Leadership Skills: More Lessons on Collaborating and Making Agreements

Time for a “Recommended Resources” post: The Book of Agreement – 10 Essential Elements for Getting the Results You Want by Stewart Levine is one of those books you want to add to your shelf as one of your most important references.

Consult it often and your life, relationships, and career will improve immeasurably.

Why do I think so? Stuart Levine’s first book, Getting to Resolution, is the best I’ve read on resolving conflict, and, I think I know a thing or two about agreements.

What could Levine teach this veteran partnering consultant about making and keeping agreements with his second book?

A thing or two, it turned out.

Let’s start with what’s critical to learn if you don’t already know it.

Consider Levine’s Principle #2, “We work and live in a ‘sea’ (context) of agreements.” Do you realize all relationship behavior is governed by implicit or explicit agreements?

Someone can’t even push your hot-buttons unless you and that person have established — by implicit agreement — that “those” buttons are indeed hot and that you will explode if they are tweaked in a certain way.

And you know “Shhh, don’t tell a soul” implicitly means “Keep this to yourself as well as I’m keeping it to myself.” Even a chain of command is full of implicit agreements about norms like who can and can’t tell whom what to do, who can and can’t evaluate another person’s performance, who can and can’t make decisions, etc.

If you’ve worked in one hierarchy, you pretty much can move from organization to organization and quickly grasp the nuances of the culture. Why? Because you understand, from experience, the sea of implicit agreements.

You buy into, if not invent, these implicit agreements, and then live by them whether you like it or not. It’s your own doing.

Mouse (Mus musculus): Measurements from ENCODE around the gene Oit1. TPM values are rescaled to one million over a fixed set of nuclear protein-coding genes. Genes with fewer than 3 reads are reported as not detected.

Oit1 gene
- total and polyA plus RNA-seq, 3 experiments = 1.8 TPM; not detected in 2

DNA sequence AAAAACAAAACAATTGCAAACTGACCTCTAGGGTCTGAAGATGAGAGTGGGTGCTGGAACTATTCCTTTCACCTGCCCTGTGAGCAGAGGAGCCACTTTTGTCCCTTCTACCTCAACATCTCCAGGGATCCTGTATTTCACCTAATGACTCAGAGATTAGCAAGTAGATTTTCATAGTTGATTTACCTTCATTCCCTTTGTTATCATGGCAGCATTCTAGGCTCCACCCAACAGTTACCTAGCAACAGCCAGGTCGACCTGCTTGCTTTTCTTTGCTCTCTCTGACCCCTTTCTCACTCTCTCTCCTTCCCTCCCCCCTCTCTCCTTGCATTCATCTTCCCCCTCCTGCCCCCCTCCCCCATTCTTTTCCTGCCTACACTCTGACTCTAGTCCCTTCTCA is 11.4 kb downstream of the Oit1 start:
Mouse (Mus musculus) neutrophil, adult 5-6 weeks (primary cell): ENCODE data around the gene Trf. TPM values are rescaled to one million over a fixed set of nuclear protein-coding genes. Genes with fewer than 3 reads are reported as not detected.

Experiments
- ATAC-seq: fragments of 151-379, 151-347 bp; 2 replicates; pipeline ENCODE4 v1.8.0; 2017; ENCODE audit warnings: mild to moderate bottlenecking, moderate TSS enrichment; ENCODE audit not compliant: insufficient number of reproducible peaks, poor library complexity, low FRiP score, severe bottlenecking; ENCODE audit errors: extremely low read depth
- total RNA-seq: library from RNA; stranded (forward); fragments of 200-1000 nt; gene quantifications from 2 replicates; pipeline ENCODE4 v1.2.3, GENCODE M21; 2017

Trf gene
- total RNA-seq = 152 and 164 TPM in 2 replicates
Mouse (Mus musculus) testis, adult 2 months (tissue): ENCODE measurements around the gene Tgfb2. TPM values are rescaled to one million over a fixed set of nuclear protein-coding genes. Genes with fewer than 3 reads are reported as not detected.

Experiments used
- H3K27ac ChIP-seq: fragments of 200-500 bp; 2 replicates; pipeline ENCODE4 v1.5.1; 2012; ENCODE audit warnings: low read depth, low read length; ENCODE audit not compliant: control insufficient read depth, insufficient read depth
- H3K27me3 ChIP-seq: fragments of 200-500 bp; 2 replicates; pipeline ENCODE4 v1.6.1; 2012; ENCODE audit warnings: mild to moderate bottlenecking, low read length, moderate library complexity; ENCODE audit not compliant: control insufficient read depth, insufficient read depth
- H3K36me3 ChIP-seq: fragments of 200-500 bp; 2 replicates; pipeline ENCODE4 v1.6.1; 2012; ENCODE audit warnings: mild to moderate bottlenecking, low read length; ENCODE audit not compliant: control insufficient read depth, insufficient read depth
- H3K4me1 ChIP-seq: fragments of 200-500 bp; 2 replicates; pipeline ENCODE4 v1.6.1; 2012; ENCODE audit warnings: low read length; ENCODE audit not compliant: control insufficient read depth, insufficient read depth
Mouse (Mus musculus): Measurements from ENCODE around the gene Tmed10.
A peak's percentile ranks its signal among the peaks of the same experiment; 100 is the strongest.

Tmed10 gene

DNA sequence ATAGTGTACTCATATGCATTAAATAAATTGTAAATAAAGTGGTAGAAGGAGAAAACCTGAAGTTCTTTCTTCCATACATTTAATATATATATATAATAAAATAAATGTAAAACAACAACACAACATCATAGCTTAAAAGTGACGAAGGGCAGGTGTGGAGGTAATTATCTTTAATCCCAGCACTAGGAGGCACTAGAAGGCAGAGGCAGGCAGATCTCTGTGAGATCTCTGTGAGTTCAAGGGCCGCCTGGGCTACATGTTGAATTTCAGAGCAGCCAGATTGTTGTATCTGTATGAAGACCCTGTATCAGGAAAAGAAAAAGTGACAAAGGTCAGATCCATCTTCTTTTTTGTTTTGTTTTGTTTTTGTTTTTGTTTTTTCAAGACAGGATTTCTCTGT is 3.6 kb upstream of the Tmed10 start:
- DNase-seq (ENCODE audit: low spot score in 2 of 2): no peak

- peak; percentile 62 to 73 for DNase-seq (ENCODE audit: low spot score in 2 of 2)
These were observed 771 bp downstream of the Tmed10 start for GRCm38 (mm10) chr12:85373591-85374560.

So you might then consider Levine’s Principle #3, “We never learned the essential elements of an effective agreement.” I believe people clamor for control because they lack the learned power of agreement-making.

It’s much easier to just boss folks around — but it’s far more powerful and rewarding to make what Levine calls “agreements for results.” That’s a lot of what the The Leadership Gift™ Program is about.

So what do you do? You learn the essential elements of an effective agreement, then put them to use. Repeat. Improve. Repeat. Improve. Levine shows you how.

Just as he did in his first book, Levine gives us the foundation first and the practice second.

He starts with the Basic Law of Agreement (“Collaboration is established in language by making implicit and explicit agreements”), then offers ten principles, and then ten elements of effective agreements.

Elements include things like roles, time and value, measures of satisfaction, etc. Later in the book, he uses these ten elements to fashion templates and illustrate agreements for different situations (like employment agreements, sales agreements, performance appraisal agreements, feedback agreements, and many more).

The strength of this book is in combining his original concepts with his applications. For instance, Levine identifies the difference between agreements for protecting your interests and agreements for results.

The first is what you hire lawyers to do in writing contracts — he knows, Levine practiced law for years. He shows you how to make agreements for results and protect your interests.

Levine also provides application after application. More than half the book is devoted to templates for agreements for results in organizations, associations, communities, families, cultures, marriages, and more.

You’ll also want to read his section on training your lawyer how to make agreements for results. The Book of Agreement makes a terrific companion to my Teamwork Is An Individual Skill.

Get Started With This 5-Minute Practice Tip

What can you do to move up one or more level in each area?

Since collaboration is established in language by making implicit and explicit agreements, what agreements — implicit and explicit — in your life and work could use some attention from you?

Leaders and coaches: Get Christopher’s best team building and leadership strategies collected over two-plus decades of solving teamwork problems for smart people. Attend the acclaimed Creating Results-Based Teams workshop, or get this FREE Special Report while it lasts: The Five Flawless Steps to Building a Strong Executive Leadership Team.

Christopher Avery, PhD, is a recognized authority on how individual and shared responsibility works in the mind and an advisor to leaders worldwide.

Posted in Recommended Resources on 12/30/2013 08:25 am
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